• Tackle - have a wide assortment of lures and anything you think you might possibly through. You cannot simply run to Bass Pro Shops and pick up some stuff for the next day.

  • Tackle Boxes - of course it is a little hard to fish without your tackle boxes, make sure you have all the tackle boxes you will need while at the same time taking as minimum as possible

  • Pliers - two pairs of pliers are a necessity. It is always good to have many pliers stored in safe locations

  • Fishing Line - you will want to have all of your reels pre-spooled along with another set of line for each reel. If you use different lines for different rod and reel combos, make sure you have an appropriate amount of spare line, as a terrible backlash on a bait caster can sometimes require a total line resoling.


  • Tent - a nice size tent with a rain fly is a must if you are camping. You won’t want a tent that is too big, but you also want to be comfortable.


  • Sleeping Gear - this includes stuff like a pillow of some sort, blanket or sleeping bag, and anything of this nature that you would use to sleep. An air mattress or foam padding would also apply


  • Waste Management - there are two types of waste that you will have to take care of, trash and human waste. Bring multiple trash bags and a method to store human waste in a sealed container. Also be sure that all of this is most definitely going to stay put in case of a tip over. You do not want trash and human waste to fall into the most pristine water in Texas


  • Lantern - a lantern or some sort of wide area emitting light is crucial for seeing during the night. A flashlight is a must as well.


  • Spare Clothes - you are camping so some spare clothes may be a little farfetched, but it is much more sanitary and comfortable to switch into some fresh dry clothes periodically.


  • Cooler - you will want a cooler to store all of your food and drinks in. Remember to use one that is small as possible that will still get the job done.


  • Food - I will leave it up to you to decide what type of food to bring, but jerky, peanut butter, bread, and granola bars are a good start.


  • Drinks - if you bring nothing else, bring water, but Gatorade, Powerade and other sports drinks are also appropriate.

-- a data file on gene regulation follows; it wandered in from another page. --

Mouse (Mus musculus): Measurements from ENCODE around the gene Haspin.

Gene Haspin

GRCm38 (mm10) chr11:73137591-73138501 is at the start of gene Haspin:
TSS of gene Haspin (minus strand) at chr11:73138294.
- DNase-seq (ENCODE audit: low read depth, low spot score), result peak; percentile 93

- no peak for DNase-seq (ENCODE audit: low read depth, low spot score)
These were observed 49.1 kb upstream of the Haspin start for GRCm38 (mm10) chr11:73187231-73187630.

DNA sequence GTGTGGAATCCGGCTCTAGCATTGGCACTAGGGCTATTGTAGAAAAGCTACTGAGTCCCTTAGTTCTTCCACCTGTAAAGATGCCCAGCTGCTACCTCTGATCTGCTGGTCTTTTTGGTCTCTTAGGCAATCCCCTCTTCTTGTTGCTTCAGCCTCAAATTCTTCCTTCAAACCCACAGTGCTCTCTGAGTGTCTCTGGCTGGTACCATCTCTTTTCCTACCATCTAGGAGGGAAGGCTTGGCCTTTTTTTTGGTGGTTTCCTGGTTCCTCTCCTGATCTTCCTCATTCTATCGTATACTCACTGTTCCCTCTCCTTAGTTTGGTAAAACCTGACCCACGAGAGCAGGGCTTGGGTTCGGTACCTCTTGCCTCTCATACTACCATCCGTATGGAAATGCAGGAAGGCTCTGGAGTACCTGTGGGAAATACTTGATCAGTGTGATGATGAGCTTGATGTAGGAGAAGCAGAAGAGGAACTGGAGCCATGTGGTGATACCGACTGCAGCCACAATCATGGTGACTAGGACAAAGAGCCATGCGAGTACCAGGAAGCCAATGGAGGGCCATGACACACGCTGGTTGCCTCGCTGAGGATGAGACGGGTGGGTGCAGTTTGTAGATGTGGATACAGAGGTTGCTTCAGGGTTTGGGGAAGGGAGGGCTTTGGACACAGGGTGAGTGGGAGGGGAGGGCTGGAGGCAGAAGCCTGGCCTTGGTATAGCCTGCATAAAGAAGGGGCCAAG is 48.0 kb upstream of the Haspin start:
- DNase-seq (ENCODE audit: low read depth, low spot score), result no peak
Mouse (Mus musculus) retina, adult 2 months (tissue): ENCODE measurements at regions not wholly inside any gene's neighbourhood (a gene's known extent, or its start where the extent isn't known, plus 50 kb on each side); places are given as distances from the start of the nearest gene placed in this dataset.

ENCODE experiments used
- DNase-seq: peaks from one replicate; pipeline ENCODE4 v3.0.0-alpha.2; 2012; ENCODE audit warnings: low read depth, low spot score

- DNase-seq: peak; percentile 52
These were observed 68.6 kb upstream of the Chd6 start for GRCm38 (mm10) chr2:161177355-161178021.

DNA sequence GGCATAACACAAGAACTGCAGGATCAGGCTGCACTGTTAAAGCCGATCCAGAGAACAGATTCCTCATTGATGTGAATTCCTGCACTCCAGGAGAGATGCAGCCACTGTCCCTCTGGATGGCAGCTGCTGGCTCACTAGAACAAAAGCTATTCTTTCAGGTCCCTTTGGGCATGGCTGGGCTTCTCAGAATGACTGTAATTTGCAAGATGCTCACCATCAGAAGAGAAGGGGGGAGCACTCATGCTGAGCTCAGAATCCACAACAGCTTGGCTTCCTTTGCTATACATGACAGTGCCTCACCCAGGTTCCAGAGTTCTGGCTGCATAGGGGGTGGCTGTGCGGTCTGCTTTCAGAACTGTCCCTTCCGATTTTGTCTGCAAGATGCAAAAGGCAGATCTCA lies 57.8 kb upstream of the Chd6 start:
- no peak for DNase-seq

• Camera - typically a DSLR, but this can be just a plain old point and shoot camera if you’re wanting to simply capture some great moments.

  • Video Camera - if you have a DSLR, that will work for this as well if you are experienced with shooting video, but if not an action camera like a GoPro or even your phone can work, but if you plan on making a film, you will probably want to dig a little deeper than a phone's camera.

  • Tripod - this is a must for filming, but if you are not filming, you may want to go with a monopod to help you capture photos with a steady hand. If you are confident with your own ability in capturing photos without a monopod, then by all means free hand it.

  • SD Cards - you will want to have plenty of space to store all of your great memories. Depending on what you are using, make sure you have either a large enough SD card capacity or several SD Cards which add up to a lot of memory, or micro SD cards for some phones and action cameras

  • Spare Batteries - have plenty of juice so that you won’t miss out on a picture perfect moment. For DSLR's, this isn't a huge problem unless you are shooting a picture every five seconds all day long, but for shooting video, battery power can diminish rapidly.

  • Waterproofing - this is another broad term, but make sure you keep all your gear dry and safe from the elements whether it be a fancy waterproof case, or even a zip lock bag.

For the most part, this will be the majority of the gear that you will want to make sure and have. There is a lot more that you can bring though, so to cover this ends and odds, I will include a PDF below of the checklist that I used for going to the Devils River. Some of these things might not apply to you, and there may be some things that are not on the list that apply to you. Either way, it is your responsibility to make sure you are ready to go. 

Devils River Checklist

As you probably have figured out, once you've got your checklist, you are all ready to go considering you have read my previous posts on preparing for the Devils River. Be sure to check back soon though, as you can see some of my personal media and articles on the Devils River. Until then, be safe and go catch some fish.